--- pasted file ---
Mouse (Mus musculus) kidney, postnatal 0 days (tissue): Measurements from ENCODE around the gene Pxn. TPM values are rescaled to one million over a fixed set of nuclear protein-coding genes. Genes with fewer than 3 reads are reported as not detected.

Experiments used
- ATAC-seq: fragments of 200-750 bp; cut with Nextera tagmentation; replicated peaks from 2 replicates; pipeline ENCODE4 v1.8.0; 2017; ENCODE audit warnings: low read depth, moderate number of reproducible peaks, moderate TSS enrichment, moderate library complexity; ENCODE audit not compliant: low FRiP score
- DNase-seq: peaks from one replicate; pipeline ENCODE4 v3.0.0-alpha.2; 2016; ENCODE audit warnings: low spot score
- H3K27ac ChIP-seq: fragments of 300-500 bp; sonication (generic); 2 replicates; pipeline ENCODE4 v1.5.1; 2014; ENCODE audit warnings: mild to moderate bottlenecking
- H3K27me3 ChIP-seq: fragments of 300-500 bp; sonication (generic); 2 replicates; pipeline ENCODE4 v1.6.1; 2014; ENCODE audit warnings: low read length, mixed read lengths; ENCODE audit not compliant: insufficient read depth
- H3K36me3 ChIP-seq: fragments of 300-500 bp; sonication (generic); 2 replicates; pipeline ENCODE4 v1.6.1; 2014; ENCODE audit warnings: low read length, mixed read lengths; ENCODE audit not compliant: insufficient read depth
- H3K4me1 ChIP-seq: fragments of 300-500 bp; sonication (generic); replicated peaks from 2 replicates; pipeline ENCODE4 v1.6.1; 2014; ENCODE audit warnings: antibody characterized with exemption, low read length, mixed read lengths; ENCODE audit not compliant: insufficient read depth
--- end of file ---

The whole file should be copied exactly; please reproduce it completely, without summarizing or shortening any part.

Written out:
Mouse (Mus musculus) kidney, postnatal 0 days (tissue): Measurements from ENCODE around the gene Pxn. TPM values are rescaled to one million over a fixed set of nuclear protein-coding genes. Genes with fewer than 3 reads are reported as not detected.

Experiments used
- ATAC-seq: fragments of 200-750 bp; cut with Nextera tagmentation; replicated peaks from 2 replicates; pipeline ENCODE4 v1.8.0; 2017; ENCODE audit warnings: low read depth, moderate number of reproducible peaks, moderate TSS enrichment, moderate library complexity; ENCODE audit not compliant: low FRiP score
- DNase-seq: peaks from one replicate; pipeline ENCODE4 v3.0.0-alpha.2; 2016; ENCODE audit warnings: low spot score
- H3K27ac ChIP-seq: fragments of 300-500 bp; sonication (generic); 2 replicates; pipeline ENCODE4 v1.5.1; 2014; ENCODE audit warnings: mild to moderate bottlenecking
- H3K27me3 ChIP-seq: fragments of 300-500 bp; sonication (generic); 2 replicates; pipeline ENCODE4 v1.6.1; 2014; ENCODE audit warnings: low read length, mixed read lengths; ENCODE audit not compliant: insufficient read depth
- H3K36me3 ChIP-seq: fragments of 300-500 bp; sonication (generic); 2 replicates; pipeline ENCODE4 v1.6.1; 2014; ENCODE audit warnings: low read length, mixed read lengths; ENCODE audit not compliant: insufficient read depth
- H3K4me1 ChIP-seq: fragments of 300-500 bp; sonication (generic); replicated peaks from 2 replicates; pipeline ENCODE4 v1.6.1; 2014; ENCODE audit warnings: antibody characterized with exemption, low read length, mixed read lengths; ENCODE audit not compliant: insufficient read depth